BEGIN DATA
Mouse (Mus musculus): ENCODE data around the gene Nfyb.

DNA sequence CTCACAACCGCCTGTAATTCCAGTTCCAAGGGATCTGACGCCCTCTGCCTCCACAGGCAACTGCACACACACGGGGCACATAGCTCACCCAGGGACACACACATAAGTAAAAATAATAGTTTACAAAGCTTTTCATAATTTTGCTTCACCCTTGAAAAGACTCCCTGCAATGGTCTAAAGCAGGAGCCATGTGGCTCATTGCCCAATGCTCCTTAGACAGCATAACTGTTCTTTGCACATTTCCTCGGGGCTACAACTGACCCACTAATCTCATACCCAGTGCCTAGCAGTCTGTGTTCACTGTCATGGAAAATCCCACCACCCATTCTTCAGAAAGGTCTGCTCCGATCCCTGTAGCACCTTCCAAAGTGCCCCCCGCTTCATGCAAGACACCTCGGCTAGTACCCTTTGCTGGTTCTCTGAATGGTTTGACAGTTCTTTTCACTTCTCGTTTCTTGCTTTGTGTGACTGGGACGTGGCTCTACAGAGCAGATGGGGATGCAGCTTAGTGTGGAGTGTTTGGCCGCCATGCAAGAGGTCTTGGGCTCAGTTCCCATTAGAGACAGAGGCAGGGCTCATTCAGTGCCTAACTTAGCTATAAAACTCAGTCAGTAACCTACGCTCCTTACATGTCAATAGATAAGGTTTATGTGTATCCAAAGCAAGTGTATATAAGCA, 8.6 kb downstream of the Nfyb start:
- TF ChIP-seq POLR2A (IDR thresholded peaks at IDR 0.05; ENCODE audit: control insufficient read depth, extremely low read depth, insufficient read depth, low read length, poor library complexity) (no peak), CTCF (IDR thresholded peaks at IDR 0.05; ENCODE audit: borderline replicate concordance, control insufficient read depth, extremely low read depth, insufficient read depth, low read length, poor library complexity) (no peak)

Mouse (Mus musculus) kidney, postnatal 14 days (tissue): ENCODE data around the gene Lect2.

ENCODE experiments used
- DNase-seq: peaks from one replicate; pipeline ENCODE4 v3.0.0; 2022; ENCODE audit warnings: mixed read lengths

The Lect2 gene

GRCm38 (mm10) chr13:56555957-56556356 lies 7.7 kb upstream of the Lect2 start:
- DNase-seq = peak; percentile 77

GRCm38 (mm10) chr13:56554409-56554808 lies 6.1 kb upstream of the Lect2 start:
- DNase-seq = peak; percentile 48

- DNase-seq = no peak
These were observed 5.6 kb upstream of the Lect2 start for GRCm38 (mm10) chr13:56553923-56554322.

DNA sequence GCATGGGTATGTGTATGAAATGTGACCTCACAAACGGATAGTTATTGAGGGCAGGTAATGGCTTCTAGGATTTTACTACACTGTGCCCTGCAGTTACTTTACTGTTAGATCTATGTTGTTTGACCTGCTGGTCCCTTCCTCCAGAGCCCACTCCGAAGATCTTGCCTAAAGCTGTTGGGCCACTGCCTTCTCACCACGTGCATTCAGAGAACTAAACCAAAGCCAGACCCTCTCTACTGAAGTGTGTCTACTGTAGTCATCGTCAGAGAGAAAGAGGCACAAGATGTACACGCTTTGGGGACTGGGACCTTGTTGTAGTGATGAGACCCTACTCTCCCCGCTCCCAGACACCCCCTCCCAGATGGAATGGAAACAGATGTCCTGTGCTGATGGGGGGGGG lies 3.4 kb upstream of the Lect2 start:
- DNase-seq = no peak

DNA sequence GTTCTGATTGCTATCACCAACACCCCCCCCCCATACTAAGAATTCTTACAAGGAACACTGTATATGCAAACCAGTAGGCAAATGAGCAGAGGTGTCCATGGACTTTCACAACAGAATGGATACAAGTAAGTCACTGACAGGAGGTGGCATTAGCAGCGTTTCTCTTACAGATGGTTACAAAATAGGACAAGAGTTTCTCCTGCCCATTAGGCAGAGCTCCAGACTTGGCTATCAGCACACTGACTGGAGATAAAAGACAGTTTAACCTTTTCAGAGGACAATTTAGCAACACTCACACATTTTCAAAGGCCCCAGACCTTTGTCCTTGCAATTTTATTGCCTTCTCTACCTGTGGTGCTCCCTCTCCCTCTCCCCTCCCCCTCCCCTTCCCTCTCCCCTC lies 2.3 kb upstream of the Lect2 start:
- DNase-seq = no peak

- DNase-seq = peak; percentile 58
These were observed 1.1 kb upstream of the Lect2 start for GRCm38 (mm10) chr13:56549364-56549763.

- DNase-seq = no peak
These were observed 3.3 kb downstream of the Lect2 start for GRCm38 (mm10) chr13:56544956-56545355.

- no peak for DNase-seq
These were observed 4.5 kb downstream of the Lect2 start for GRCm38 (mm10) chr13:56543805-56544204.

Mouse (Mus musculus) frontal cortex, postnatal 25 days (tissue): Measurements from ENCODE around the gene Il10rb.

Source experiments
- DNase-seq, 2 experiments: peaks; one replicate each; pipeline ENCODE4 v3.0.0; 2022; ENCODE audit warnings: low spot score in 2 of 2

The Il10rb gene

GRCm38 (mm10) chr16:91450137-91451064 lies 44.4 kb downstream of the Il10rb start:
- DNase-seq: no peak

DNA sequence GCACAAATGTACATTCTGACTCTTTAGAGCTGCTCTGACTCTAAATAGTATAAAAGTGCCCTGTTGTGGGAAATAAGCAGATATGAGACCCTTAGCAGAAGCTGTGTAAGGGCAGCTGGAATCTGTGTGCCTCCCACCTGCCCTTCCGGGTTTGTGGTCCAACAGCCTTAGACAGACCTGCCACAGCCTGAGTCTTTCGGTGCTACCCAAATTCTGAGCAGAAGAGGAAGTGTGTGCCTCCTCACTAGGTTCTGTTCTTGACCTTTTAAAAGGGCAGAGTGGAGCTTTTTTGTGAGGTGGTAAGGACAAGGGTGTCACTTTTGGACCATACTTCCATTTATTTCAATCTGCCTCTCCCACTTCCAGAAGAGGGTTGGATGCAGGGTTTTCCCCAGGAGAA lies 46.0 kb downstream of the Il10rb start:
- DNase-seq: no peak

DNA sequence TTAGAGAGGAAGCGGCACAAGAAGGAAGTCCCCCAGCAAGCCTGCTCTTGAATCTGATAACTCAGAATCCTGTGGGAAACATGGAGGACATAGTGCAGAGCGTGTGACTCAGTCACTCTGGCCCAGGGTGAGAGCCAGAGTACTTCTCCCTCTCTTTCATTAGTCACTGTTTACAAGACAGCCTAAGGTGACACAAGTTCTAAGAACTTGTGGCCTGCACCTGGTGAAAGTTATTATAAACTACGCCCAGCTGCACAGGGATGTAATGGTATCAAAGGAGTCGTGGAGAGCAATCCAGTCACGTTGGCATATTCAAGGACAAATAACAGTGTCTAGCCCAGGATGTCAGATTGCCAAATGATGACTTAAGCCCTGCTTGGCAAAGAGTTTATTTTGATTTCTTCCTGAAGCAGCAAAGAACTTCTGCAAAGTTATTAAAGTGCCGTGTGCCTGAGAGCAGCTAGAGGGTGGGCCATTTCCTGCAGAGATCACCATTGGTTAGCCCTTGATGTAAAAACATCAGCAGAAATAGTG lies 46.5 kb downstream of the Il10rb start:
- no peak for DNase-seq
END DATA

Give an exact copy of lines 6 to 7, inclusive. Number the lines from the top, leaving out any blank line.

- DNase-seq: peaks from one replicate; pipeline ENCODE4 v3.0.0; 2022; ENCODE audit warnings: mixed read lengths

The Lect2 gene